“There’s actually a lot of things that need to change.”
That’s the message Danielle Warby wants to get across to everyone with an interest in women’s sport.
As an advocate of women in sport, Warby also walks the talk, having founded Sporting Sheilas almost ten years ago. She is also Director at the Australian Womensport & Recreation Association (AWRA).
Warby says media, sports and fans alike aren’t doing enough to promote women’s sport – particularly in the area of media coverage.
“The way that the system works at the moment is obviously: demand drives sponsorship drives viewers drives broadcast deals. All of that is connected. None of it operates within a vacuum so every single part of that ‘wheel’ does need improvement,” she says.
But how do we reach for this improvement?
“The first stop is probably government to provide funding,” Warby says.
“Which they did do a few years ago and that’s what led to the ABC broadcasts in the first place, but that’s petered out and it just wasn’t enough.”
But the government isn’t alone in their lack of support, Warby says.
“The sports didn’t do enough, the fans I don’t think did enough, and sponsors didn’t do enough,” she reckons.
“Without all of those areas contributing a little more, it’s going to be a while before we see that cycle kick started.”
For Warby, doing her bit to “kick start” the cycle of women in sport began in 2006. It was then that her friend and Australian representative in rugby union and rugby league, Bronnie Mackintosh, motivated her to promote women’s sport. It was Mackintosh’s involvement in sport that led Warby to find out that female athletes often have to fundraise for their own uniforms, flights and other expenses involved in representing Australia overseas.
“I thought it was a bit rubbish that players actually have to fundraise for that, so she was my motivation to get involved in promoting women’s sport,” Warby says.
“At the time I was a web designer and a content manager so I basically thought, ‘Why not start a website to also help me hone my skills in that area?’”
And so Sporting Sheilas was born – right as social media was taking off.
“I had a MySpace page first of all, and then Twitter followed in 2007 along with Facebook around the same time,” she says.
“That was sort of my hobby and passion for a while. I never really thought that it would be something I’d do for a living.”
A few years later, Warby was approached by a company also interested in promoting women’s sport.
“They said to me, ‘You actually have the largest online community of women’s sport fans in Australia’, and I thought, ‘Wow, maybe there’s something in this after all.’ And basically, I’ve never looked back.”
Since Warby has started reporting women’s sports, she says she’s noticed an increase in the volume of reporting in women’s sport, particularly online.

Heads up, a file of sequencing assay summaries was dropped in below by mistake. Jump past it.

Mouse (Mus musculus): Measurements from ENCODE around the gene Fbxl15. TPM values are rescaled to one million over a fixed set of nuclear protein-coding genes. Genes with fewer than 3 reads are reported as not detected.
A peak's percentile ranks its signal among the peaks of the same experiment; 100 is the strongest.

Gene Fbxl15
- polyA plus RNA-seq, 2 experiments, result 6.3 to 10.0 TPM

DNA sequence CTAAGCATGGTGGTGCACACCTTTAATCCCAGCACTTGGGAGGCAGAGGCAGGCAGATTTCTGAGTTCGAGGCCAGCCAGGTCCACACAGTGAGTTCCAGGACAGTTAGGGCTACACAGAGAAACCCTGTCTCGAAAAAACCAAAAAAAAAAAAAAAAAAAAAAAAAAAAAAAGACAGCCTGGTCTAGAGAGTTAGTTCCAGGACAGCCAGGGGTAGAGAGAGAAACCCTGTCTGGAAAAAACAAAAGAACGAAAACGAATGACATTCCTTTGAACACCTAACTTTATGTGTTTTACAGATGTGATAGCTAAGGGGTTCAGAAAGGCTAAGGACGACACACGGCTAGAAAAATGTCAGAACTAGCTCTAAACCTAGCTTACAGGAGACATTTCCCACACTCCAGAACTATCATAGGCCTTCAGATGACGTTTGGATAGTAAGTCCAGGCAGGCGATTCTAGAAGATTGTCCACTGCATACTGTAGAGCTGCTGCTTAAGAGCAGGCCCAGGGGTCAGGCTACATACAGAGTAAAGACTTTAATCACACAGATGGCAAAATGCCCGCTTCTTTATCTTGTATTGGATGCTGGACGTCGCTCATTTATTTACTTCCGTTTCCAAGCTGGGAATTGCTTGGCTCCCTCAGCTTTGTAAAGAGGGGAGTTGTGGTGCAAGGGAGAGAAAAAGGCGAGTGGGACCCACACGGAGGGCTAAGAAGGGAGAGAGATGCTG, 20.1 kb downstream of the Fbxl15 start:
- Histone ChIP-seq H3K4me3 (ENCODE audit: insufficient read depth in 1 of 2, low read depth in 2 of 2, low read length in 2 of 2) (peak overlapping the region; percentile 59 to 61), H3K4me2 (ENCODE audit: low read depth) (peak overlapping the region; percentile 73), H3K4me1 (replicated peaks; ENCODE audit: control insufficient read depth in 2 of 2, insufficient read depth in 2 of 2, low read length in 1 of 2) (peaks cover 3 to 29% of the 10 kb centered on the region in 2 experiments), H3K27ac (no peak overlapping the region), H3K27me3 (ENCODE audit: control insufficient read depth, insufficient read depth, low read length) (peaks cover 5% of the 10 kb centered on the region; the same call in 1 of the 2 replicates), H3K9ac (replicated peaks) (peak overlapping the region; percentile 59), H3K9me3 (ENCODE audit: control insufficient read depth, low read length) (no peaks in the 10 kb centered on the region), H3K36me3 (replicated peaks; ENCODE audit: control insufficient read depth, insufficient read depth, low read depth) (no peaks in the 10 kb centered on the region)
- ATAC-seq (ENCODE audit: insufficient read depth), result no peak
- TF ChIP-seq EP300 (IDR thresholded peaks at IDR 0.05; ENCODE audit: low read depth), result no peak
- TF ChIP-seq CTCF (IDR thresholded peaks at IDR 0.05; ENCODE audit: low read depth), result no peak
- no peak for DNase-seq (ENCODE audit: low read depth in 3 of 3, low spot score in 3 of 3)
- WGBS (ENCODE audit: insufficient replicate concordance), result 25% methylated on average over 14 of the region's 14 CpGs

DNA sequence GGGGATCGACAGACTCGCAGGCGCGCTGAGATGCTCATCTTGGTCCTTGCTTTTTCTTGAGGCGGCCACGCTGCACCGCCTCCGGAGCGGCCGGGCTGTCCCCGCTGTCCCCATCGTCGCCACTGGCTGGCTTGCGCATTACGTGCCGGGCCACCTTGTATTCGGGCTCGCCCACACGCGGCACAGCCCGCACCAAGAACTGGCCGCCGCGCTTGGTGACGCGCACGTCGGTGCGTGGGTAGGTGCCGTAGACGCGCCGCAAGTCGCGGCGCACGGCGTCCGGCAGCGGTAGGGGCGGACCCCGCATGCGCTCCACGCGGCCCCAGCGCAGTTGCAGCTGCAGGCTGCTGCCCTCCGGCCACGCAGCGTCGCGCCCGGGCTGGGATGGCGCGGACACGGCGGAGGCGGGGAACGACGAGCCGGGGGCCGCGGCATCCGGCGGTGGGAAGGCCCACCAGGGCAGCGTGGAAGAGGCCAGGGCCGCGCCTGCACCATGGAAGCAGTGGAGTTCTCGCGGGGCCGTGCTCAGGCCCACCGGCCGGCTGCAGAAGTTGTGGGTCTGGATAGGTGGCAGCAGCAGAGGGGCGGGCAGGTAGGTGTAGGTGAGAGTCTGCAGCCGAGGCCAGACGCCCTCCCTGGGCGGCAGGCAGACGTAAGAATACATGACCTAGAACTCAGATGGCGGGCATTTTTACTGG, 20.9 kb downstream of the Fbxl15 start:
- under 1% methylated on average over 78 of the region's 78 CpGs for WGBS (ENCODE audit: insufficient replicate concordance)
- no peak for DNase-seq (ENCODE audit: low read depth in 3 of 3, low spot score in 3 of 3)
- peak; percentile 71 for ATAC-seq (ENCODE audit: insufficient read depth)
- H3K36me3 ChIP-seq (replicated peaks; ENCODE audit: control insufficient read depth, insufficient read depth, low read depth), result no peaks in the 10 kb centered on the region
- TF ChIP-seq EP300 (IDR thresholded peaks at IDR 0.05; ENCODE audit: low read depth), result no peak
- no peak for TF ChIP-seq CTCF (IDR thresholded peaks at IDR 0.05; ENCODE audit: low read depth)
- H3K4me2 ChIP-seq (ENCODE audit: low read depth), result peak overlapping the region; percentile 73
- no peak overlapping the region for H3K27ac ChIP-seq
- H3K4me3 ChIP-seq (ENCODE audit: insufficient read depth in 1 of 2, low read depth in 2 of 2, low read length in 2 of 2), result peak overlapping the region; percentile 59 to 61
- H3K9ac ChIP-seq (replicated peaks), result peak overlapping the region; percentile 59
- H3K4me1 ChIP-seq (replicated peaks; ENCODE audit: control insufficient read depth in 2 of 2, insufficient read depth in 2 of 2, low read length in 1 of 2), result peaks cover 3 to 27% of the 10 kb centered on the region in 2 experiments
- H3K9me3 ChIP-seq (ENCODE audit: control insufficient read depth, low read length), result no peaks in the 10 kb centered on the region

“In real terms, yeah, the amount that is devoted to women in sport has decreased, particularly in the mainstream media, so I’m talking television, newspapers, et cetera, absolutely it has decreased, but in the online space, I’m certainly noticing a lot more.”
Warby says this is because the internet has allowed anyone to publish their own content: fans, sporting associations, and even players, who are amassing increasingly larger followings on social media platforms.
“I think it was about four years ago that Twitter really took off among female athletes,” Warby says.
“Before that it was really a struggle to get in touch with them and to report on them, but Twitter has really opened that up, but it’s disgraceful that the mainstream media has not followed suit. There’s less female athletes than horses reported on in mainstream media.”
Warby says cuts to the ABC, the only free-to-air provider of women’s sport in Australia, will be a “massive, massive blow” to women’s sport.
“The ABC will no longer be broadcasting the W-League and the WNBL because they have gotten rid of their outside broadcast vans,” she says.
“You can’t underestimate the impact that that’s actually going to have.
“When you go to W-League games, for example, the crowds at those game might not be particularly large but in terms of how many people [the games] brought in via the ABC broadcast, it was often more than the A-League games.”
However, Warby says that media doesn’t fail all sports.
“The netball is a good example. Foxtel is showing all 72 of the 2015 ANZ Championship games. I tuned in the other weekend and saw about for netball games broadcast so that was fantastic,” Warby explains.
“Also Channel 7 has just agreed to broadcast two women’s AFL games which is absolutely fantastic. The quality of AFL down in Melbourne is really, really good. I think people are going to be really, really excited to see that and for a free-to-air broadcaster to come on board and do that is just great.”
To hear Warby’s opinion on how sports fans can raise media coverage of women’s sports, click here.
This article was written by Elena Wewer and was originally published by Hera Magazine.
STUART GOFF says
It is very disappointing that ABC is cutting back on the W-League and the WNBL. I live in the country well away from major cities. TV is the only way to see women’s sport at this level. I have expressed my concerns with ABC and my local member. Have received no response. We need more women’s sport on TV and more support from the government. The private sector.needs to see that women’s sport is just as entertaining and the skill level is just as high as men’s sport.